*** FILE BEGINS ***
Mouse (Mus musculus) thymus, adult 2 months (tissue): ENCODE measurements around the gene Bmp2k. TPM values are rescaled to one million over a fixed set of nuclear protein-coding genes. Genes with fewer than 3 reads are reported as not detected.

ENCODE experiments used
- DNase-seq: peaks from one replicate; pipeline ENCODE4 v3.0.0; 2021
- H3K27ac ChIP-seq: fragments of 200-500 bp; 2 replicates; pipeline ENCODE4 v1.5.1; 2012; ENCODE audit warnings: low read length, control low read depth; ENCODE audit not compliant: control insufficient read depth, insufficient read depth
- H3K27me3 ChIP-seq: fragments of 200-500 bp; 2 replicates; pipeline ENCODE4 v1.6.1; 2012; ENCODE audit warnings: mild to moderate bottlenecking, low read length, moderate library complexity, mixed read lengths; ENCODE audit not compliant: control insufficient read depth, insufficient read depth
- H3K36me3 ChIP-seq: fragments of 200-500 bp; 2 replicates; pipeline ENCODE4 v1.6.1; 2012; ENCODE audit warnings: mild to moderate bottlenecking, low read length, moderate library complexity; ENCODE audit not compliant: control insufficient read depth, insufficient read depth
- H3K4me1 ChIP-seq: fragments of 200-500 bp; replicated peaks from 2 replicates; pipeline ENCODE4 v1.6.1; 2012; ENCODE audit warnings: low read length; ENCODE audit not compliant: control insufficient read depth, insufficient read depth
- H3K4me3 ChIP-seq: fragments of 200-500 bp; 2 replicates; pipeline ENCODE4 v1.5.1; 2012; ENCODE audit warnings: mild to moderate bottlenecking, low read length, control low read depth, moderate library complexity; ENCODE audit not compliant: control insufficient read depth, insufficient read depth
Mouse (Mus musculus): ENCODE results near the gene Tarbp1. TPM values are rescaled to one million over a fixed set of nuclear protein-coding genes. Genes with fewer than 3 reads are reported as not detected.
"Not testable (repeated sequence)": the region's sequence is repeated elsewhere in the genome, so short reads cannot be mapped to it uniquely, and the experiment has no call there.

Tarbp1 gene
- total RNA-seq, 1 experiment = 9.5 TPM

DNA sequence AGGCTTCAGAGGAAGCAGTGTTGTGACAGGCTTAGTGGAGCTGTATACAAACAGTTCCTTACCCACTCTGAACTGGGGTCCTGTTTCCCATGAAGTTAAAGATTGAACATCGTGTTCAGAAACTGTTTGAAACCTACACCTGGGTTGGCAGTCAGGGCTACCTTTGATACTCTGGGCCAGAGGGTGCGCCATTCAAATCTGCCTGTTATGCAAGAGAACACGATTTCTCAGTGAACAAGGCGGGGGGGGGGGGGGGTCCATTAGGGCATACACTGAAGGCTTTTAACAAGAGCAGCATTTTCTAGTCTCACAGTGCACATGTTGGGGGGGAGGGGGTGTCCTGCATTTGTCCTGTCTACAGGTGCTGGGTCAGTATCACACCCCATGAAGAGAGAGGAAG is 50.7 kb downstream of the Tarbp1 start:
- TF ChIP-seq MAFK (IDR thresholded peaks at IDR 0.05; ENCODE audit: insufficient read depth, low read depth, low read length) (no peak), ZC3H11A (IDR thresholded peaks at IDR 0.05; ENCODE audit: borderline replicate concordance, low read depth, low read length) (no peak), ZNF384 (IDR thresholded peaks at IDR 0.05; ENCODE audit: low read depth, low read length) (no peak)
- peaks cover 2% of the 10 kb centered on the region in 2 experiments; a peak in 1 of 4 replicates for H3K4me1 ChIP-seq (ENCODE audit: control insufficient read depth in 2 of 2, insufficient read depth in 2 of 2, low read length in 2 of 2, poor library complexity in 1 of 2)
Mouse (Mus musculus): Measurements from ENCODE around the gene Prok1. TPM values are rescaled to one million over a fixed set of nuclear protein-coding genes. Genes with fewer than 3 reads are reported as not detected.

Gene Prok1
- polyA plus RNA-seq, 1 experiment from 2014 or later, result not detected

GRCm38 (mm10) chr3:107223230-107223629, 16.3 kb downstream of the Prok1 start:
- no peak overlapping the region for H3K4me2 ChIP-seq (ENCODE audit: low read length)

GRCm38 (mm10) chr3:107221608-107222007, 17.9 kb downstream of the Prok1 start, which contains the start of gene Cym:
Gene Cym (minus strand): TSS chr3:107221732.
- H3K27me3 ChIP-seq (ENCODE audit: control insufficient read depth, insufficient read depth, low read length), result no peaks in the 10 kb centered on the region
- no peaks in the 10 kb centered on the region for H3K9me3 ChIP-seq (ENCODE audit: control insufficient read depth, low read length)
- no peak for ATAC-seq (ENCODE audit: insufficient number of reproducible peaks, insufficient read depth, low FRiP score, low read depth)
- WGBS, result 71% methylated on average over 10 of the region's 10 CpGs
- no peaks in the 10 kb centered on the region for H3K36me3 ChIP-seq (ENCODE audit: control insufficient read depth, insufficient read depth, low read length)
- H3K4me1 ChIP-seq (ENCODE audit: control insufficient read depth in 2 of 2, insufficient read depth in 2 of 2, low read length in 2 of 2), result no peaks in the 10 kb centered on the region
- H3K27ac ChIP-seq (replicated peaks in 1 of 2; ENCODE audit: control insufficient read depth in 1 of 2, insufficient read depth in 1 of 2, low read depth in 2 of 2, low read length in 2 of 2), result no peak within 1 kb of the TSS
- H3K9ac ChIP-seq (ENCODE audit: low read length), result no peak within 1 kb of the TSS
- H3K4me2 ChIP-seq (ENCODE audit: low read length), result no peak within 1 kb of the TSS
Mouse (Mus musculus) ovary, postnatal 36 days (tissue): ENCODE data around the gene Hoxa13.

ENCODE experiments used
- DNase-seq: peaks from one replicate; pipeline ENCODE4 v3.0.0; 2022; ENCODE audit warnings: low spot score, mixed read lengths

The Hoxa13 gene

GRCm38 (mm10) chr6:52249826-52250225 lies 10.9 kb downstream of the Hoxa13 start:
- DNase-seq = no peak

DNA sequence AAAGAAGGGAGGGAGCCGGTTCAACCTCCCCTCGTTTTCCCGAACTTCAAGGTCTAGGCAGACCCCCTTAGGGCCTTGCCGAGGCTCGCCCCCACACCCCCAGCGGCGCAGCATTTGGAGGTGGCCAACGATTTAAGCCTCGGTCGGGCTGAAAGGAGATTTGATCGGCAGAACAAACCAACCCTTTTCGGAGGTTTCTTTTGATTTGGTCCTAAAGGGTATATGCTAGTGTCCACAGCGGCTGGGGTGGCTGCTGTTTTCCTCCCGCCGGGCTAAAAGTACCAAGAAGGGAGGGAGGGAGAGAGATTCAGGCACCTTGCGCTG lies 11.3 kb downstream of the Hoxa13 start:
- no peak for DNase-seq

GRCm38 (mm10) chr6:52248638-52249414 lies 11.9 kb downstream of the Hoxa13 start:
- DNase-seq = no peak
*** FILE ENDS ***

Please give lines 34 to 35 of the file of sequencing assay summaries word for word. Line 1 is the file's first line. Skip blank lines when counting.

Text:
- DNase-seq: peaks from one replicate; pipeline ENCODE4 v3.0.0; 2022; ENCODE audit warnings: low spot score, mixed read lengths

The Hoxa13 gene